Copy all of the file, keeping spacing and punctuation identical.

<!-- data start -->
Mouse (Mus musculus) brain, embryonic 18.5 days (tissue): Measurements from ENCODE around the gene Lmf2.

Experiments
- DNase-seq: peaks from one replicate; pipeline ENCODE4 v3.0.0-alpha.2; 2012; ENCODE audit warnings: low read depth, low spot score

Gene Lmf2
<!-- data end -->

Mouse (Mus musculus) brain, embryonic 18.5 days (tissue): Measurements from ENCODE around the gene Lmf2.

Experiments
- DNase-seq: peaks from one replicate; pipeline ENCODE4 v3.0.0-alpha.2; 2012; ENCODE audit warnings: low read depth, low spot score

Gene Lmf2